I hope there are people who share my sensibilities. But I’m the guy who’ll like a brand of cereal, and it’ll go out of business. So I get scared once in a while. Going to Europe was really nice. It sounds terrible, but I sometimes think European audiences are more open minded to see something new. I’ll tell people: “When you watch this meet me halfway. It will reward you.” But not if you’ve done too many things today and turn the movie off after 20 minutes thinking “this is just random.” It’s not. It was insanely and meticulously thought out. The reasons why people say things, or the types of animation used—if you cut all the scenes with the same types of animation together, it makes sense.

UTR: Tell us more about conveying meaning with those different animation types.

GM: Rather than time not being a clear variable, I tried to give you a feeling that time doesn’t matter, and like you’re in a totally different world. Each technique represents a different character’s memory. For the rotoscoped scenes, we shared some of the same animators as Richard Linklater’s Apollo 10 1/2: A Space Age Adventure. And I wanted the hand drawn scenes to look like [1977’s] The Hobbit and Heavy Metal. Sometimes I mixed oil paintings and acrylic backgrounds. Sometimes I cut out photos and reassembled them as moving collages.

It was a challenge. Especially because I wanted to bring all the animators to one place for eight months, and walk around the room and solve problems immediately. But COVID hit, and I ended up having animators from all over the world send animations to me. And I did revisions myself. It took two and a half years rather than one. It meant I could work with animators that I might not have had access to otherwise. But I wouldn’t want to do it that way again, and will wait for the pandemic to end to do a sequel.

NC: I can’t wait to see all of that. Because your script and cast alone reminded me of this golden independent movie age of the 80s. Which made me fall in love with movies.

GM: Exactly! I make movies because Alex Cox made Straight to Hell. I wanted to give the world one of those. [Cox plays a priest in Quantum Cowboys]. I think we did it.

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UTR: Neko, did you get that “80’s golden age” vibe when you stuck around to watch your castmates act?

NC: I remember it being cold, but I didn’t notice because they were so amazing. It’s something I don’t see much of, at least not anymore. Earlier in my career I had been offered chances to audition. No one would even call me back to say I didn’t get the part. I guess that’s par for the course, but I’d then think I was obviously not hot enough to be cast.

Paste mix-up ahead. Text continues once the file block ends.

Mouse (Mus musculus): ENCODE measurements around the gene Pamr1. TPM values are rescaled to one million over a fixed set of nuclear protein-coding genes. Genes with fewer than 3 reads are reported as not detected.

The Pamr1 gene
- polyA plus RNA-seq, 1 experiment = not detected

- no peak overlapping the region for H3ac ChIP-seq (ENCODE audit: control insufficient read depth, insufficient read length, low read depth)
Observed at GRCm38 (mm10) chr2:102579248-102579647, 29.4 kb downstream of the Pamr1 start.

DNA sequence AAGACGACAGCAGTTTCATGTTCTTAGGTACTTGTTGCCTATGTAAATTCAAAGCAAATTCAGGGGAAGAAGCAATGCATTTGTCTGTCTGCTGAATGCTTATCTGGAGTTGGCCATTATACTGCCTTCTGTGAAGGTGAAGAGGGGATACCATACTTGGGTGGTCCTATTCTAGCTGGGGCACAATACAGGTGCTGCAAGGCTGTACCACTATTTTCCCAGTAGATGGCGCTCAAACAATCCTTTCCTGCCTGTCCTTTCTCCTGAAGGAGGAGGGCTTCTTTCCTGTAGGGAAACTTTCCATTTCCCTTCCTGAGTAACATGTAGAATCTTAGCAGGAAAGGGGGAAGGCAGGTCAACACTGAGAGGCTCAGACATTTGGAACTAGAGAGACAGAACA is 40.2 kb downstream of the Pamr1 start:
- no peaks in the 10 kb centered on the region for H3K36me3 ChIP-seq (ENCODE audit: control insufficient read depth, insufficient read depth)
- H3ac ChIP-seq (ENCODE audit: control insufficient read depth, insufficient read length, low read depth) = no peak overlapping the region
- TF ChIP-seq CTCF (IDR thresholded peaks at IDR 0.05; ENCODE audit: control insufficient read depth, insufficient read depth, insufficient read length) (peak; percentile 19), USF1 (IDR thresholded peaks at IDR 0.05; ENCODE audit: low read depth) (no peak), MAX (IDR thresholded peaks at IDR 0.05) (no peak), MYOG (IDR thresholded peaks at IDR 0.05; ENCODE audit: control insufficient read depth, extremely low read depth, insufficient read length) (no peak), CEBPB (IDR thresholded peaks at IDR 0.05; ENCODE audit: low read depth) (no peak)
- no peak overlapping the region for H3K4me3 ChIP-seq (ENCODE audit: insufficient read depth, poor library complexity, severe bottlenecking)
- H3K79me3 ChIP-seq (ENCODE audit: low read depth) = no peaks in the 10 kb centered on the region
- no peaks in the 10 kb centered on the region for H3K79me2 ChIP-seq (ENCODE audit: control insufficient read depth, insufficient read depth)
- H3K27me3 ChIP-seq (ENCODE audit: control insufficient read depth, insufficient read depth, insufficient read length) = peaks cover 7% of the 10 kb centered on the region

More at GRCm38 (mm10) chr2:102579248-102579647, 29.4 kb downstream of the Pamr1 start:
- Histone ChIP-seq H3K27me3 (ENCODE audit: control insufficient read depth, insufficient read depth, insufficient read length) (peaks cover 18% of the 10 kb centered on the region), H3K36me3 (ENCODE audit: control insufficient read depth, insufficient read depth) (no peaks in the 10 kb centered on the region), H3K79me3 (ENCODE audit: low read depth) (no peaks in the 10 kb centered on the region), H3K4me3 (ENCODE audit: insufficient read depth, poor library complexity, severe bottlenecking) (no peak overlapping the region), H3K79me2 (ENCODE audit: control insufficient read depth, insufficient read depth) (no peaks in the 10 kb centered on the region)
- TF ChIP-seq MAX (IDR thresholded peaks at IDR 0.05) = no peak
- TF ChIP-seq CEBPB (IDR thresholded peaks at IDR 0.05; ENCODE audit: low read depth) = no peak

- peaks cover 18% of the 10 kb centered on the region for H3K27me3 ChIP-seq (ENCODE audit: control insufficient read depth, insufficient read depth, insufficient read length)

I auditioned for No Country for Old Men, at the behest of the Coen brothers. And I’d think “Why am I fucking doing this?” But they were so nice to me! I auditioned for the part of the wife, who was played by Kelly Macdonald, and of course they went for her. I would have too. It didn’t feel bad. They were so giving, and made me feel good for showing up. That was one of the steps that led me to take this risk [with Quantum Cowboys]. I knew a lot of you. I did my scenes, and it was a relief. And I wanted to see Lily Gladstone bring it. And of course, she and John were fantastic.

GM: I was just like Neko— I would watch Kiowa move, or Lily perform, and it would be everything I wanted and this much more [holds hands shoulder width apart].

UTR: How does it feel to see those burgeoning Indigenous actors do such meaningful work?

GM: Lily’s frankly one of the best actresses in the business. She is a very intuitive actor. She made the character more than what I wrote. So it feels like there isn’t just one voice telling the story. It’s great to see her recent rise. But it’s also completely unsurprising to me.

NC: I wasn’t surprised either. I went: “of course she fucking got the Scorsese movie!”

GM: And she wouldn’t say it, but she’s going to teach Dicaprio and De Niro a thing or two. I was thankful to work with her every single day. And if we’re lucky to sell this film and get distribution, Lily and I are excited to do the sequels. And we’ll call Neko and say “I know you don’t want to act again. But your character needs to come back.”

NC: If I get to ride a horse, okay.

UTR: How about a high noon shootout?

NC: I’d learn to do it!

GM: We’ve got some amazing things planned. You never count on doing sequels in the movie business. But if we get to make them, we’ll take everything people think they have figured out in the first one, and turn it on its head. That’s part of what the movie is about too— that there are many perspectives, that there isn’t one voice. Decolonizing knowledge, to an extent. And I think we’ve given the world a very different take on what the West was. An anti-colonial film.

UTR: How exciting is it to decolonize the Western genre?

NC: I felt completely uninvited to Westerns as a kid. All the female characters seemed to be prostitutes. And there was always a scene — my boyfriend and I would call it “the Eastwood” — where Clint would be laying back on the bed, and the woman would be laying on his chest, like some little supplicant. Even Two Mules for Sister Sara – you’re just mean to her the whole time!

I also always thought it was weird that Indigenous people weren’t more involved in Westerns. I grew up on a reservation in eastern Washington, around people who weren’t white. It made me wonder: “Why don’t you trust them? What is it that they’re going to blow open that you’re so afraid of?”

Geoff’s movie had places for women and people who aren’t white. And I’ve been following this ongoing Indigenous film and TV renaissance. I remember when Rhymes for Young Ghouls, the Jeff Barnaby movie, came out and made me feel: “Finally!” People getting to tell their own stories is so much more fucking cool than Quentin Tarantino making revenge porn. It’s like the door has been kicked open, and beautiful air is coming in.